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Exchanging with down under

Flight Lieutenant Craig Chaseling, Royal Australian Air Force exchange pilot, debriefs his crew after returning from a refueling trip from Alaska. “He is always in the squadron working really hard trying to get everybody up-to-date on their training requirements,” said 1st Lieutenant Jocelyn Smith, the mission’s co-pilot. “He is very efficient at his job, and it’s obvious why he has been selected as the instructor pilot of the quarter.” (U.S. Air Force photo by Shadi May.)

Flight Lieutenant Craig Chaseling, Royal Australian Air Force exchange pilot, debriefs his crew after returning from a refueling trip from Alaska. “He is always in the squadron working really hard trying to get everybody up-to-date on their training requirements,” said 1st Lieutenant Jocelyn Smith, the mission’s co-pilot. “He is very efficient at his job, and it’s obvious why he has been selected as the instructor pilot of the quarter.” (U.S. Air Force photo by Shadi May.)

FAIRCHILD AFB, Wash. -- The mission of U.S. Air Force’s refueling aircraft is to carry out global air refueling, airlift and humanitarian assignments. Here at Fairchild, that mission isn’t accomplished only by U.S. pilots.

Foreign exchange pilots from Australia assigned to Fairchild help their U.S. counterparts achieve that mission.

The exchange program selects the best flight lieutenant pilots in the Royal Australian Air Force with a minimum of 1,500 flying hours. Although instructional experience is not essential, it is a highly desirable factor to be selected for the three-year program.

“They are sending us their best qualified pilots,” said Maj. Dennis Bernier, 93rd Air Refueling Squadron assistant director of operations. “They are all outstanding pilots and huge assets to the squadron.”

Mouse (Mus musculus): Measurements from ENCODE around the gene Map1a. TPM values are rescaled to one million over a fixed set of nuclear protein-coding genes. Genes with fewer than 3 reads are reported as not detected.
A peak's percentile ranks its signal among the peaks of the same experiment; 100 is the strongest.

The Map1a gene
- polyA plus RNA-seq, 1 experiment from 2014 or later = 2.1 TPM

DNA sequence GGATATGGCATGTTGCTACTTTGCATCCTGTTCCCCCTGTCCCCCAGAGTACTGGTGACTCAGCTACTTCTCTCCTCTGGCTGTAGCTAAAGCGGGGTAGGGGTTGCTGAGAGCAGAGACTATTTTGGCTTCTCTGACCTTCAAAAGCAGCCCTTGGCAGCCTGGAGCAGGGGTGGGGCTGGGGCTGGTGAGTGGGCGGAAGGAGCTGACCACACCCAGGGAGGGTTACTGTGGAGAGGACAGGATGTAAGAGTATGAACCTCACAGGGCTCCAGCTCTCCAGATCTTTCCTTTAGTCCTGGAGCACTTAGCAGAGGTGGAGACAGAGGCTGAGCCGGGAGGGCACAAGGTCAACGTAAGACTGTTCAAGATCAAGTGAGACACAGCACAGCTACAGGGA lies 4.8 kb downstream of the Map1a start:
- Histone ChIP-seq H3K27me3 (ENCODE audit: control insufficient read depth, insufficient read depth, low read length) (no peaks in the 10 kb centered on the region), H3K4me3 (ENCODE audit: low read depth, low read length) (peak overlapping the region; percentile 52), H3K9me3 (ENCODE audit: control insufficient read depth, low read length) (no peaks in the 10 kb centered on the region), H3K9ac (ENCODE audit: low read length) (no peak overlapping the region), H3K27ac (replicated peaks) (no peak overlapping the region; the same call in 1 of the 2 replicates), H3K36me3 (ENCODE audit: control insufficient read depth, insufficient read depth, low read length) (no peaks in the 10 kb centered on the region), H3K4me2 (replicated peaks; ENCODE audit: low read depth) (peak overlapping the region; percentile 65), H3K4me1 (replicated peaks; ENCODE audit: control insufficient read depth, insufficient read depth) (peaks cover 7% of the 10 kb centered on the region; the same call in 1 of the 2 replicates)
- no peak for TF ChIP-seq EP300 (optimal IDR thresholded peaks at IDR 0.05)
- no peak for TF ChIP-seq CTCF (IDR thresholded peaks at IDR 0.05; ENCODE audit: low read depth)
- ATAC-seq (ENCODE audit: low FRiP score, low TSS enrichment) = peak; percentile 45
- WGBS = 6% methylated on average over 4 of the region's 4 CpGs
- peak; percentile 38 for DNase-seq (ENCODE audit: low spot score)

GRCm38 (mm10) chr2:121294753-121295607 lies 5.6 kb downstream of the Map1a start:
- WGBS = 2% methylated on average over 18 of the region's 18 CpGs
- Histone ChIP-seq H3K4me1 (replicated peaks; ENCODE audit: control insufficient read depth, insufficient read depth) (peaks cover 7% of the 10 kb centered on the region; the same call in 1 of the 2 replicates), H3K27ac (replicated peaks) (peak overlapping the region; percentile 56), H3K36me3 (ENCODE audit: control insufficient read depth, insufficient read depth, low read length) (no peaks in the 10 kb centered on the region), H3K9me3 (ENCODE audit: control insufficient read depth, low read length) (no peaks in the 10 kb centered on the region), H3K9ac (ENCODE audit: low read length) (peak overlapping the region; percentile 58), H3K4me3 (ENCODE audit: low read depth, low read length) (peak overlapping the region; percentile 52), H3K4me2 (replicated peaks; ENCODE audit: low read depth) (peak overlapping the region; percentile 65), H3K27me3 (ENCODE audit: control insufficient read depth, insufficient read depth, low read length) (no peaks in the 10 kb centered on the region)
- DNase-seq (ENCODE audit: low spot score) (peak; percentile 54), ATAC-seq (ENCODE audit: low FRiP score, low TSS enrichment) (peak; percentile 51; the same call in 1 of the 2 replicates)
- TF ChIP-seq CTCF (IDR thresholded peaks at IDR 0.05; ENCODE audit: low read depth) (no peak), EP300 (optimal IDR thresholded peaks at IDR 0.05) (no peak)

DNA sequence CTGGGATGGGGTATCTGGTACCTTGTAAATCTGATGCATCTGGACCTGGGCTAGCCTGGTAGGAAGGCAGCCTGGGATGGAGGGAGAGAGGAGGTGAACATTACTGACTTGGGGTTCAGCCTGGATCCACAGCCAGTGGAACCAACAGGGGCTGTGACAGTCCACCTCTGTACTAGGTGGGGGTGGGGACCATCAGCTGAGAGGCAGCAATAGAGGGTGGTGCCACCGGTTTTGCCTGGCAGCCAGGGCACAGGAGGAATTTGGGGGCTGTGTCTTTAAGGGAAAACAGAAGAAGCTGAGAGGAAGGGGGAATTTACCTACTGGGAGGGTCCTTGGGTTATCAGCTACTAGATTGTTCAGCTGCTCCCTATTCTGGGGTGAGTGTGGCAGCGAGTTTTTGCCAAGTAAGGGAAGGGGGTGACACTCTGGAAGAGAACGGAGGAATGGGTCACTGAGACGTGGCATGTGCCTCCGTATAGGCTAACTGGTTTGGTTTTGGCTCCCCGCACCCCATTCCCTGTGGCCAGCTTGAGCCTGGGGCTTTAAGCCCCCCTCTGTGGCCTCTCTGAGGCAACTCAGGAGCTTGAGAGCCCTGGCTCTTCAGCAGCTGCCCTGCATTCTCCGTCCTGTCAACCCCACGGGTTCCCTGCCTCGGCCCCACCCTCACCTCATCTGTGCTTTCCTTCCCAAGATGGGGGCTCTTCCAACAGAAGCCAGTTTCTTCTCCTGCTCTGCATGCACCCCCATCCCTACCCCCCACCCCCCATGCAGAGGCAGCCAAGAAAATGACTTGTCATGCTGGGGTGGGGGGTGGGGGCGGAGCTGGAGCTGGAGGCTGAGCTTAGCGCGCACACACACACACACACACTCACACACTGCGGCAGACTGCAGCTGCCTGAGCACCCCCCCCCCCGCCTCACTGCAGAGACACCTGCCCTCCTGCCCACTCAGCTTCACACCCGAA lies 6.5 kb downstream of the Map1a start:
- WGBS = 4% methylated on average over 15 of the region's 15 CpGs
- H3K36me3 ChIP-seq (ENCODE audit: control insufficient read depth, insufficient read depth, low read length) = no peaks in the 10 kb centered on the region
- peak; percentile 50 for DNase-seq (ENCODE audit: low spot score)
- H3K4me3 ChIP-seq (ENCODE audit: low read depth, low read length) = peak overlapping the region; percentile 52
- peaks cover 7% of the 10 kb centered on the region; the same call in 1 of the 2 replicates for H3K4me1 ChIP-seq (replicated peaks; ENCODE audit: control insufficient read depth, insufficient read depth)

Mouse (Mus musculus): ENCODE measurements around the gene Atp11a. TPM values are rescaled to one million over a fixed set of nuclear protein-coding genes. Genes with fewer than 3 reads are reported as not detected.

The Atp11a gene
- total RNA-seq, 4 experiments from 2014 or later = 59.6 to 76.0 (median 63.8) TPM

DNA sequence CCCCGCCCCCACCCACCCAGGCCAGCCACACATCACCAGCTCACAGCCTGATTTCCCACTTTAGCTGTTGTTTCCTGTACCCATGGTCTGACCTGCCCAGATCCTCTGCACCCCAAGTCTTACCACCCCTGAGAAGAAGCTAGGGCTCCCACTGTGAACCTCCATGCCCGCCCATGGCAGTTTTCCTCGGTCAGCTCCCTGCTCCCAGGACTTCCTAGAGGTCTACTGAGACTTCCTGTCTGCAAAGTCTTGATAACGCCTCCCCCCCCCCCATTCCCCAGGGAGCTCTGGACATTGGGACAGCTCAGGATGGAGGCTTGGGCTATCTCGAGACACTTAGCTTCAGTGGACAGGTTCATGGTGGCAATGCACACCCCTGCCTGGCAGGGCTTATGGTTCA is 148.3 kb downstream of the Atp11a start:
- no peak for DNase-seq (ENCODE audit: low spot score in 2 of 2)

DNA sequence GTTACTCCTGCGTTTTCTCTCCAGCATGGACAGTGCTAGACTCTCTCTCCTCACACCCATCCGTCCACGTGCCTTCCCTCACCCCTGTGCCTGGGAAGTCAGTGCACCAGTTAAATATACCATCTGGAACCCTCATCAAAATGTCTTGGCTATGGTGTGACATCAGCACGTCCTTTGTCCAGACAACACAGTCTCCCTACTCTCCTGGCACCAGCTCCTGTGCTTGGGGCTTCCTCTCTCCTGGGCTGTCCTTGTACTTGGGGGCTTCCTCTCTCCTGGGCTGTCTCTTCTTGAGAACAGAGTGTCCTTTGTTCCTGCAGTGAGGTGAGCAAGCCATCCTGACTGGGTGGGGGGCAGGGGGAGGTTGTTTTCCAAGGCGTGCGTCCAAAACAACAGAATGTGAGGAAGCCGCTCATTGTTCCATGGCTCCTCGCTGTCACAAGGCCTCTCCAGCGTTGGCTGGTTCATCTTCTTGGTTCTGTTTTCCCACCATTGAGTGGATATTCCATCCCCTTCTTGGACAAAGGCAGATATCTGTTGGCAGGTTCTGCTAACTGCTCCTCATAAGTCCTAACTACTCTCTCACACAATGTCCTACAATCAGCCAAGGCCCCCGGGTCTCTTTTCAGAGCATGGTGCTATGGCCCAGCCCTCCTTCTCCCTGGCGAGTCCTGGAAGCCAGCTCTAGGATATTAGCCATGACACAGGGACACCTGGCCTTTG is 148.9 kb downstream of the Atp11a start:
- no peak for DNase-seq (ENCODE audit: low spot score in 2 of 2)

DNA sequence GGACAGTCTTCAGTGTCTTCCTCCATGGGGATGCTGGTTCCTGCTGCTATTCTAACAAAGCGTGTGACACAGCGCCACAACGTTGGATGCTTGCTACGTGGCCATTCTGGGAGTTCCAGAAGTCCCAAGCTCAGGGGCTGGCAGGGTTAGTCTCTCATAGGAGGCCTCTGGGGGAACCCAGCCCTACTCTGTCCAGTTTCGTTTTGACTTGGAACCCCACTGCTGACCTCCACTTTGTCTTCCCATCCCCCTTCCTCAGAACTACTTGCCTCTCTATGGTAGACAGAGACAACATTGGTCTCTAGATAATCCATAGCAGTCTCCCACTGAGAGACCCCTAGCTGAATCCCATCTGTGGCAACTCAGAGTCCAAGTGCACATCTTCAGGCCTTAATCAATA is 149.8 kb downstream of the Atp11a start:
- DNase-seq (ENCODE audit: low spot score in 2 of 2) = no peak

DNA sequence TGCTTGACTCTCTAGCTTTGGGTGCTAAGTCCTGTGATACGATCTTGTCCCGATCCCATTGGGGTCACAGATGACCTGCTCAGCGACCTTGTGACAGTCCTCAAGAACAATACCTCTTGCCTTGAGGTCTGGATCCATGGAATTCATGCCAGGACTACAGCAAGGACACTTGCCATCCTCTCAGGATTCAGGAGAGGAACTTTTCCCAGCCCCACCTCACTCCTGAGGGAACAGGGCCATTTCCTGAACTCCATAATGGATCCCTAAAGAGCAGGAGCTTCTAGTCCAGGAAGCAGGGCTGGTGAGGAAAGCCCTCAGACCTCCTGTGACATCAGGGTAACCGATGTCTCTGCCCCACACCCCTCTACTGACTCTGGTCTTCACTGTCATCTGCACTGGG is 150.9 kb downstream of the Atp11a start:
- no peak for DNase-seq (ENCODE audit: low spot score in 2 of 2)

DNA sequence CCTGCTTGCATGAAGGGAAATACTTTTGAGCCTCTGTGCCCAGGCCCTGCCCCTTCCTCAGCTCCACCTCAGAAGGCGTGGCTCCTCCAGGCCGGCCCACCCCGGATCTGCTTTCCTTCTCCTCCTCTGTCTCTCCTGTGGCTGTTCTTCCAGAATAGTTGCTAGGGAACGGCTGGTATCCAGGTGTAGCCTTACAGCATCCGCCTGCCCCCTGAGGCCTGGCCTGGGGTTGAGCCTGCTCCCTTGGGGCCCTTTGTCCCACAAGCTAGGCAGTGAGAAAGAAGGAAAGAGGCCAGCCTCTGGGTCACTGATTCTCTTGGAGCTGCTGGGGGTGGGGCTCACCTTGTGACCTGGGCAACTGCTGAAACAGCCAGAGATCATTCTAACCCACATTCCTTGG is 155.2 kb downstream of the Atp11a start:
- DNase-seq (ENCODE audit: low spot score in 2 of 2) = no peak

“This is one of the most prestigious jobs in our careers—the location, role and the opportunity to work with the U.S. Air Force,” said Flight Lieutenant Trevor Wright, one of the two exchange pilots assigned to the 93rd ARS. “For a small air force like ours, there are limited opportunities for us to do this type of assignment. It expands our career opportunities back home.”

The RAAF rank of flight lieutenant is equivalent to the U.S. Air Force rank of captain.

Flight Lieutenant Wright has more than 4,500 flying hours in the C-130 and a C-12 equivalent in his 13-year RAAF career. As a newly arrived pilot at Fairchild, he looks forward to the experience in the tanker because once back home, he will be involved with a tanker project for a new aircraft acquisition, the replacement to their current Boeing 707 refueler.

“My KC-135 aircraft commander training at Altus (Air Force Base, Okla.) was hard workload, hard pressure and hard operations tempo,” said Flight Lieutenant Wright. “The training at Altus gives you the tools on how to take off and land the aircraft safely — a license to learn -- but here at Fairchild, I am learning to develop my skills, techniques and traits in an operational setting.”

While flying in Australia and other parts of the world, foreign pilots abide by the International Civil Aviation Organization rules. While assigned in the United States, they must learn and practice Federal Aviation Administration rules, which is one of the challenges with this assignment.

“Learning about the FAA rules is a challenge because it involves a lot of studying since it’s not second nature to us,” said Flight Lieutenant Wright. “And language is also a bit challenging. Although we speak the same language, phraseology is subtly different. Some words can mean quite different things in aviation terminology.”